emerging politics

Who Sinned That He Doesn’t Have Health Care?

It’s a classic story on the Sunday school circuit: Jesus and his disciples are walking one day and see a man begging on the side of the road, a man who had been born blind. The disciples take this opportunity to ask Jesus a gossipy question, “Who sinned, this man or his parents, that he was born blind?”

721fd2cefe8e9dd2d264dc8a2ea3f155The question betrays a common belief at the time, namely that sickness was the result of sin. If someone had a debilitating disease of some kind, someone had to be responsible for it. Maybe his parents had done something which caused the blindness. Maybe the man himself had sinned in some way, bringing on the ailment.

Either way, the man was sick and it was his or his family’s fault.

When we read this now, we probably think, “Aren’t Jesus’ disciples so quaint?” We look back with bemusement that people would think that someone’s health was directly tied to their character. Do the right thing and be healthy. Do the wrong thing and be sick. We know now that it’s just not that straightforward and simple.

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Recently, Congressman Jason Chaffetz suggested that people who cannot afford health insurance under the proposed plan that repeals and replaces the Affordable Care Act will have to make a choice between buying health insurance and buying a new iPhone. It was a regrettable comment for a number of reasons, and Chaffetz has subsequently tried to walk it back.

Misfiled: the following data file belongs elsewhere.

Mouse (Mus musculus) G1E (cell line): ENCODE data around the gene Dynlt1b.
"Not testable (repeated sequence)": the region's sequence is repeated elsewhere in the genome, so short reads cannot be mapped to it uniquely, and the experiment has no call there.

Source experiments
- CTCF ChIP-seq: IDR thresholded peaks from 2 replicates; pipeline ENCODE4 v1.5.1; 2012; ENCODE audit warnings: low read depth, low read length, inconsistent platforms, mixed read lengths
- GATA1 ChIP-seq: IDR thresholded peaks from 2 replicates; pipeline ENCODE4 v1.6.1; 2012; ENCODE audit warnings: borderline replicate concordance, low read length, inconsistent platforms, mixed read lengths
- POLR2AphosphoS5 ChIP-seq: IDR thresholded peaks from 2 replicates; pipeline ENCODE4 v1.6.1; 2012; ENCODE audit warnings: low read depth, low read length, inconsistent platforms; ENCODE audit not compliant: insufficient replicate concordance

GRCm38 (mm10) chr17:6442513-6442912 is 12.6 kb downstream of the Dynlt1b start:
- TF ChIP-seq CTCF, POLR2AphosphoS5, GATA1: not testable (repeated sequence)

However, Chaffetz’s comment betrays a common belief of our time, namely that poor people can’t afford health insurance because they have sinned. Being poor is a sin. Whether they would say it outright or not, many believe that people are poor because they lack discipline, they are lazy, or they don’t have enough faith. Sin is the cause.

In the politicized evangelical world, it is not uncommon to hear people who receive government assistance disparaged, “The Bible clearly say, ‘If you don’t work, you don’t eat.’” Obviously, someone who would be so foolish as to buy a new iPhone rather than health insurance has sinful priorities or some kind of character deficiency.

Who sinned that you don’t have health care? It’s either your fault or your family’s.

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Getting back to the biblical story about the man born blind, Jesus completely rejects the premise of the disciples’ question. His answer is unequivocal – neither are to blame. And then, Jesus, rather dramatically, covers the man’s eyes in mud made from his own spit and sends him off to wash it clean and be healed from his blindness.

There are two significant things we can learn from the example of Jesus in this story.

First, we need to stop blaming poor people who can’t afford health care.